From the start I was confused. I couldn’t figure out who the first person narrator was. At some points I thought it might have changed to another character but I didn’t really have a clue. It also doesn’t help that all four characters have names beginning with J, though that is because they are parallel versions of the same person, it just added to the confusion.

Some of the problem was that the sections of the book are split into really short ‘chapters’, some of which are only a paragraph or even a sentence long. Many of the short ones were confusing because they weren’t long enough for me to get my head around what was going on. Whereas the chapters that were a few pages meant the scenes were long enough for me to be grounded in the scene and get my head around what was happening.

As it went along I did have more understanding of each of the central characters, but even in the last quarter of the book there were times where I was confused about what was happening. The reveal in the last part of the book wasn’t much of a twist unfortunately, as I read what happened in the Introduction (I hate it when they do that). It possibly would have been more exciting if I’d had no idea what was going to happen. Though if I hadn’t known from the explanation in the Introduction maybe I would have been even more confused!

My enjoyment of the book was greatly hindered by the fact I was so confused all the way through. It also hindered the impact the book could have had upon closing the cover at the end, because I was still trying to get my head around what on Earth was going on (literally). It would probably make more sense upon a second read, but I’m not sure if I’ll want to put my brain through the hard slog that is wading through this book again.

Film Review: Passengers

passengers_ver2Film Review: Passengers

Release Date: 21st December 2016

Director: Morten Tyldum

Starring: Chris Pratt, Jennifer Lawrence, Michael Sheen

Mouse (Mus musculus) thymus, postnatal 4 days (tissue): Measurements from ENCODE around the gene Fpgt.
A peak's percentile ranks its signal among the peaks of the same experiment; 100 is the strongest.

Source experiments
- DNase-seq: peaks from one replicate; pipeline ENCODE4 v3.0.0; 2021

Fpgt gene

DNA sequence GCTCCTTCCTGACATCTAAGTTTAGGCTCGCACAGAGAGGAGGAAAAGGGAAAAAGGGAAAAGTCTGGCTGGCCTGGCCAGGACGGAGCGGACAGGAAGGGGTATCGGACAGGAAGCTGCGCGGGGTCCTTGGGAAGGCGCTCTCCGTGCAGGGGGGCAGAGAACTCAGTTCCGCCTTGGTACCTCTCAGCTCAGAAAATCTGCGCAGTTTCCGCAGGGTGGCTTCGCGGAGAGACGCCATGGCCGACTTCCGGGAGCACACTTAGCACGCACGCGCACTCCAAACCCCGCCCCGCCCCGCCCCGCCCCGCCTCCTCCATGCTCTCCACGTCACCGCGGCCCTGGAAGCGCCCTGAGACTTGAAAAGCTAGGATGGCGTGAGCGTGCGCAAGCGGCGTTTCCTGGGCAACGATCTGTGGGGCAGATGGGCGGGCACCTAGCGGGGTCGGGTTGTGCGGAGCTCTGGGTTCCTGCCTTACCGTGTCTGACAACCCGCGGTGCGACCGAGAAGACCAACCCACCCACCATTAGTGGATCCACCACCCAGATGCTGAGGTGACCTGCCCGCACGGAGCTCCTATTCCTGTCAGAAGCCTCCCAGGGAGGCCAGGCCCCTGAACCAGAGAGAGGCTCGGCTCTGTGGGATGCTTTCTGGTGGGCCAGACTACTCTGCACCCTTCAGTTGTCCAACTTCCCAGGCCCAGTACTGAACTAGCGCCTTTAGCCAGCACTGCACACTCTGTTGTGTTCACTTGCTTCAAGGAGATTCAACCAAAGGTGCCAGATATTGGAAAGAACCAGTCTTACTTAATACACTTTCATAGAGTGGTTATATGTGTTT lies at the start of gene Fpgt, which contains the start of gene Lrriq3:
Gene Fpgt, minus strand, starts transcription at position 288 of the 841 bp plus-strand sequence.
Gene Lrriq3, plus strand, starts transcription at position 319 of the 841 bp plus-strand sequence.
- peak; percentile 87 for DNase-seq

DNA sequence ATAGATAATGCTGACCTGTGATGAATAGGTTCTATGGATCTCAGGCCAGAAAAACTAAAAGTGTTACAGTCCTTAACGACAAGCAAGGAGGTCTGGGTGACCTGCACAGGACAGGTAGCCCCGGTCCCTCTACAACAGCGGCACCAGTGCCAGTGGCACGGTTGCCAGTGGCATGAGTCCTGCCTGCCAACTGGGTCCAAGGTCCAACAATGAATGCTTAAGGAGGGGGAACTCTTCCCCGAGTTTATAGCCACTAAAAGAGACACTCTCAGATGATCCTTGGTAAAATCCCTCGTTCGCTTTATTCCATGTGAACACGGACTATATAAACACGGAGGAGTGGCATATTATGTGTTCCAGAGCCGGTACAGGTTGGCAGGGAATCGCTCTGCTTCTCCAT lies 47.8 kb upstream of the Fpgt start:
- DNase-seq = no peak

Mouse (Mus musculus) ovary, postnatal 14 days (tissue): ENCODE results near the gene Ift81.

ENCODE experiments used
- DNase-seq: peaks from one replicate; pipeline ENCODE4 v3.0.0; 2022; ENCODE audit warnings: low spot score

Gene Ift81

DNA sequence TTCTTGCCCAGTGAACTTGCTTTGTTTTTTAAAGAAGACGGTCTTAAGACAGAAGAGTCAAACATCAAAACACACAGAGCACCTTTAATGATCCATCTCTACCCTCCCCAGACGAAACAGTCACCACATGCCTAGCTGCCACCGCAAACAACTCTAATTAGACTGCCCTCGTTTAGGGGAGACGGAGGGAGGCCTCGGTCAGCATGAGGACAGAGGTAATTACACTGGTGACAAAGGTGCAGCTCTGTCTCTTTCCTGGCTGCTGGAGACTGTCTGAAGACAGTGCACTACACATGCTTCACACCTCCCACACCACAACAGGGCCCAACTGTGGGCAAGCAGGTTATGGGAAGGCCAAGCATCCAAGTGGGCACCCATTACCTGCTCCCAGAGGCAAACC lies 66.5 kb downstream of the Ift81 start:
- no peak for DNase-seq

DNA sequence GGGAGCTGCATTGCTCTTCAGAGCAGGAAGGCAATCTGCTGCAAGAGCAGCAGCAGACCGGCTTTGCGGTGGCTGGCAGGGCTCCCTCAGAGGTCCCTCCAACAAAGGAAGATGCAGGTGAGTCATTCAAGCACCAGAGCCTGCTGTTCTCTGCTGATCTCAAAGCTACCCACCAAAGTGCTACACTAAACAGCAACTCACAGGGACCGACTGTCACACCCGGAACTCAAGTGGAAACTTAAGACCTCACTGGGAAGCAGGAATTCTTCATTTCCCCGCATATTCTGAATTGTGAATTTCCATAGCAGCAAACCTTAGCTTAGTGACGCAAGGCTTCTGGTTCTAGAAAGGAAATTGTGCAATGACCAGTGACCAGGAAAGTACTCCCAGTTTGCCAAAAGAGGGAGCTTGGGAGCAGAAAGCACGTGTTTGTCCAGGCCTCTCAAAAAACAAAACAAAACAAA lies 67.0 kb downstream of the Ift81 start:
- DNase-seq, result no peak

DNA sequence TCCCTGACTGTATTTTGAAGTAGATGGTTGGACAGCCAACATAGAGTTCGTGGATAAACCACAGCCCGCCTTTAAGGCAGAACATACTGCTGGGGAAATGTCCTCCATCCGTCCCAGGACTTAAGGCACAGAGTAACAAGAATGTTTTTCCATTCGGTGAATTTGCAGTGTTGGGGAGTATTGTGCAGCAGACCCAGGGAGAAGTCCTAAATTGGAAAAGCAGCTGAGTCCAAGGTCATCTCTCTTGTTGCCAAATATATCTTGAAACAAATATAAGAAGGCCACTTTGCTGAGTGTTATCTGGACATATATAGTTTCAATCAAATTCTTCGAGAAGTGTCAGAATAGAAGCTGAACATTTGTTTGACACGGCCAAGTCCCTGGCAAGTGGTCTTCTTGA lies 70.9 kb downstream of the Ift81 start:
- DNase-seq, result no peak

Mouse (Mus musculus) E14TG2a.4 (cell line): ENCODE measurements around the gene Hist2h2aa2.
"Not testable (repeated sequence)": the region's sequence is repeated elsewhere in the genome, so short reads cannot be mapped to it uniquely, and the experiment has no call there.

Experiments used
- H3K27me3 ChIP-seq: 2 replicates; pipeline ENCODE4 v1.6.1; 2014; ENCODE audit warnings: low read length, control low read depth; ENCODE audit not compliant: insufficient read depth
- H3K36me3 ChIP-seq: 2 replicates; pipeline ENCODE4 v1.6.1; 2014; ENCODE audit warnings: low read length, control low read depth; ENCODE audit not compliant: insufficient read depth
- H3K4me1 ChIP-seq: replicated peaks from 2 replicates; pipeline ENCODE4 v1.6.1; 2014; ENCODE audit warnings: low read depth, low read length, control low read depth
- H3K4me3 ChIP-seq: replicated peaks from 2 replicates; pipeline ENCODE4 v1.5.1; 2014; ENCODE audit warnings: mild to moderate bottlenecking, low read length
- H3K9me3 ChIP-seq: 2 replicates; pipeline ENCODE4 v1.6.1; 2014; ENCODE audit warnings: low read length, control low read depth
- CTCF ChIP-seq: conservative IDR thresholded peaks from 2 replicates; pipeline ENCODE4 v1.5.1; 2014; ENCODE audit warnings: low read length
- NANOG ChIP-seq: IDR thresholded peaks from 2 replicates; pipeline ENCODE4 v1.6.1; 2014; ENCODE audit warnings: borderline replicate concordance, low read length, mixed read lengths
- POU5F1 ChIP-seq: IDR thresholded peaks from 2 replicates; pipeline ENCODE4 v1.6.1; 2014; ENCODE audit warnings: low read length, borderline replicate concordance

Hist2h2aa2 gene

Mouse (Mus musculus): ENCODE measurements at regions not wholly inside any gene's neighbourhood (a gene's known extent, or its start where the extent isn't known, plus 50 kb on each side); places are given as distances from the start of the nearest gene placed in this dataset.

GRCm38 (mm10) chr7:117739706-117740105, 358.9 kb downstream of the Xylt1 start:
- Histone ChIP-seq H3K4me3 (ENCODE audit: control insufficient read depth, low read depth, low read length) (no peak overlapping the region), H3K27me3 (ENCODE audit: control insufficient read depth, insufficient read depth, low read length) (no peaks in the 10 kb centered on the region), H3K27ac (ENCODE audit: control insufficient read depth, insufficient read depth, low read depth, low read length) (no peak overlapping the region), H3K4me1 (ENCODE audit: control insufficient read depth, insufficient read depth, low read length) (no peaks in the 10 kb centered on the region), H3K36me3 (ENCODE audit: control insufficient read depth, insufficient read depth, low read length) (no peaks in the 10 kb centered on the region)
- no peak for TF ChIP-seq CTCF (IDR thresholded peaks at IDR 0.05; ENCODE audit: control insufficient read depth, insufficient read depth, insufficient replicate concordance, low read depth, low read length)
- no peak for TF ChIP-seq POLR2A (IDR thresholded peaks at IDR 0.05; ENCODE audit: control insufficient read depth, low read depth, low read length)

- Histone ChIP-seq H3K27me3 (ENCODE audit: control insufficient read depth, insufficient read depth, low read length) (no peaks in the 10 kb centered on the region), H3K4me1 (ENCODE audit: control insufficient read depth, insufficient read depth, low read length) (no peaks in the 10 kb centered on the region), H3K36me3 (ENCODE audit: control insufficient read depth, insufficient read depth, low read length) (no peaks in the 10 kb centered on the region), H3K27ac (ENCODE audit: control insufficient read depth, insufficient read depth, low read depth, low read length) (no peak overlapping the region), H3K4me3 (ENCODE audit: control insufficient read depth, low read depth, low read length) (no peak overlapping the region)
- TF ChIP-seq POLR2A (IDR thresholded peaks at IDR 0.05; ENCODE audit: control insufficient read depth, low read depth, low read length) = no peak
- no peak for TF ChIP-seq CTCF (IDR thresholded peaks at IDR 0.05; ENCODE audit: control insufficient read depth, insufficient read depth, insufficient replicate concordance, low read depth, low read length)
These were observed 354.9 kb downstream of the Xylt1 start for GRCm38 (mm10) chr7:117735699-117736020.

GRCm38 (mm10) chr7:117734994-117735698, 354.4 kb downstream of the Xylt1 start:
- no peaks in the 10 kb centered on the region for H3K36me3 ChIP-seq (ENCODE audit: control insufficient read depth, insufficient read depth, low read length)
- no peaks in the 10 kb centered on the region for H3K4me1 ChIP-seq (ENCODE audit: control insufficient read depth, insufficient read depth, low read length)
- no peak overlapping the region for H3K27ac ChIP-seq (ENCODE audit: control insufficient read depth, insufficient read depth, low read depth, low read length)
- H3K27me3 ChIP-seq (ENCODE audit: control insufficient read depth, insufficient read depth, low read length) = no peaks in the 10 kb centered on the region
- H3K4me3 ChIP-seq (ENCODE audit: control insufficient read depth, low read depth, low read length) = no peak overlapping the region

Runtime: 116 minutes

Genre: Science-Fiction, Romance, Drama

Watched in: 2D

Rating: 3/5 stars

 

On a long journey to another planet, everyone on board is in stasis. Jim and Aurora wake up 90 years early, without the ability to contact anyone for help or return to sleep. They’re stuck with nowhere to go and only each other for company – besides the android barman played by Michael Sheen.

It wasn’t what I was expecting. Not in the good way as in it surprised me. As in, it was advertised in a way that made it seem like a different kind of film to what it actually was. The trailer and description makes it sound like a sci-fi action thriller flick with romance. When in fact it’s a romantic drama in a science-fiction setting, with a dash of action at the end. I liked the concept – two passengers wake up 90 years too early on a spaceship destined for a new planet. This is the base of the film and has a lot of potential as an idea. However, I wasn’t sure about the direction in which they took the film.

The digital effects are great with a creative design for the ship. Although the story is limited to this one space, and there were very few characters. The acting was good and Chris Pratt and Jennifer Lawrence gel really well together. I liked that the film dealt with the psychological effects of being isolated on the ship, especially in the beginning of the film.

I went in expecting an action science-fiction thriller, which isn’t what I got. So it was disappointing from that point of view because I spent a lot of the film confused about how it could have been advertised as being so different to what it was. As a romantic drama set in space, it was good. There were some twists and turns. It was good and I enjoyed it but it had a lot of potential to be better. It’s a film that doesn’t know what it’s trying to be – it’s stuck between being a thought-provoking drama about serious moral issues, a romance, and a science-fiction action film.